Flood Authority will try to convince Aberdeen to stay


Chehalis Basin Flood Authority members hope they can convince the city of Aberdeen to stay on as a member.

Flood Authority Chairwoman Vickie Raines said she plans to attend Aberdeen’s council meeting next week to talk about the recommendation from Aberdeen Public Works Director Larry Bledsoe for his city to withdraw from the Flood Authority. Bledsoe questions the group’s value since its creation in 2008.

“Maybe there’s confusion on what we do and so I think we need to have a good discussion with Aberdeen about that,” said Raines, who is also mayor of Cosmopolis.

Bledsoe’s recommendation drew immediate support from key members of the Aberdeen City Council, as well as from Aberdeen Mayor Bill Simpson.

The Flood Authority met in Montesano for an all-day meeting on Thursday. Noticeably absent were any officials from Aberdeen. Councilman Jim Cook, who normally represents the city, is on medical leave. His alternate, Councilman Frank Gordon, told The Daily World he was busy and couldn’t attend; and Mayor Simpson said he had other plans.

“I still support Mr. Bledsoe’s recommendation to withdraw but have encouraged Vickie Raines to attend our next meeting,” Simpson said Thursday afternoon.

Raines said she was disappointed because no one from Aberdeen was at the meeting when there were Flood Authority members who had questions for the city.

Bledsoe’s primary objection to the Flood Authority is a recent bill from the group to help pay for annual maintenance costs for an Early Warning System. The group wanted $3,391 this year and another $6,902 next year. But Bledsoe said there are problems with a Web-based Early Warning System, an interface that isn’t user-friendly and the fact that it takes a password for the public to access. Plus, Bledsoe said, his city’s floods depend more on tidal influence than the river so he sees little value in the system.

Warning system

Flood Authority members spent time on Thursday dissecting the Early Warning System and its true value.

The annual cost for the project is $38,438 to do maintenance work on 10 stream and rain gauges, as well as $3,811 for a website to monitor 120 sensors in and near the Chehalis River Basin and $11,336 for ongoing website monitoring support. Total cost to the 12 members of the Flood Authority is $53,585 a year. At least half of that is due to cover costs through the end of this year, as well.

At this point, Flood Authority members from Cosmopolis, Montesano, Oakville, Centralia, Chehalis, Pe Ell, Bucoda as well as Lewis and Thurston counties had agreed to the funding, according to their officials to the Flood Authority. Council members in Napavine will discuss the issue next week and Grays Harbor County Commissioner Terry Willis said she asked for funding to be included in next year’s budget but she had not talked about the current amount due this year. Grays Harbor owes $13,804 annually.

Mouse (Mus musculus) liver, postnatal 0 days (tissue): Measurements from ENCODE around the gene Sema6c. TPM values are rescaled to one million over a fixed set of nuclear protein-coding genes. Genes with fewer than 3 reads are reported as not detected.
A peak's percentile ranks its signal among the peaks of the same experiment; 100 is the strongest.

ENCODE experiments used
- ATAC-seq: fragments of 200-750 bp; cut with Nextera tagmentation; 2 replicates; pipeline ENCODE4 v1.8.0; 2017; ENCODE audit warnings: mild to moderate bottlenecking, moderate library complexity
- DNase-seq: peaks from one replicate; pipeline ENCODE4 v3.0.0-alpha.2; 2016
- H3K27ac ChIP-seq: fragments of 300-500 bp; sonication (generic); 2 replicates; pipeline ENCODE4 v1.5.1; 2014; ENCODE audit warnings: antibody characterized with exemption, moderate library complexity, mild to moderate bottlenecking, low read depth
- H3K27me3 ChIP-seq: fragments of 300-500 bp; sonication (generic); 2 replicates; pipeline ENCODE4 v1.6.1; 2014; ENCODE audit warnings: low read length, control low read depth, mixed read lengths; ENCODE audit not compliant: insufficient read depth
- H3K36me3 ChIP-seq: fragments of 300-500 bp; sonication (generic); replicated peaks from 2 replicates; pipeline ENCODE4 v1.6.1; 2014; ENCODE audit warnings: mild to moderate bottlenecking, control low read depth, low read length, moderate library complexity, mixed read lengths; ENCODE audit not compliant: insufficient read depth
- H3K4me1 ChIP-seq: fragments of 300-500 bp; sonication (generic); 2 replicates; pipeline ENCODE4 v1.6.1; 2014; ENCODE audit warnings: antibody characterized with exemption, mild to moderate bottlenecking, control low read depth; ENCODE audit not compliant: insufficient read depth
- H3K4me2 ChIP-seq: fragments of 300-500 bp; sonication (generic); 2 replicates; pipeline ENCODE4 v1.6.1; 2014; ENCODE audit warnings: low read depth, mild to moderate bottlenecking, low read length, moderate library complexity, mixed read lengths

There was some talk Thursday about launching a public awareness campaign about all of the benefits the Early Warning System brings to the area.

But Thurston County Commissioner Karen Valenzuela said such a campaign really should hold off until the criticism about the Early Warning System’s Website is handled. Bledsoe is not the first to criticize the website for the system, she pointed out.

“I’m worried about that. I remember when I first checked out the site, I had to look up what the user name and password was,” Valenzuela said, urging an “easier entry port for the Early Warning System information.”

It would cost $2,000 to allow access to the Early Warning System without a user name and password, according to Scott Boettcher, a facilitator for the Flood Authority. Boettcher said those funds aren’t budgeted right now.

Boettcher lauded the benefits of the Early Warning System, which features the gauges to allow real-time rain, stream, reservoir, wind, temperature and other information along with flood inundation maps that show where flooding is expected at forecasted river stages all over the river basin.

Boettcher noted that the National Weather Service and emergency management officials use the system. The goal is to provide earlier and more accurate information about future floods, he said. In November, there were at least 1,000 uses of the website, although that number has trickled down to less than 50 in recent months.

Boettcher has also plotted on an online map all of the gages and other activity the Flood Authority has done. That can be found at http://goo.gl/maps/4uxBK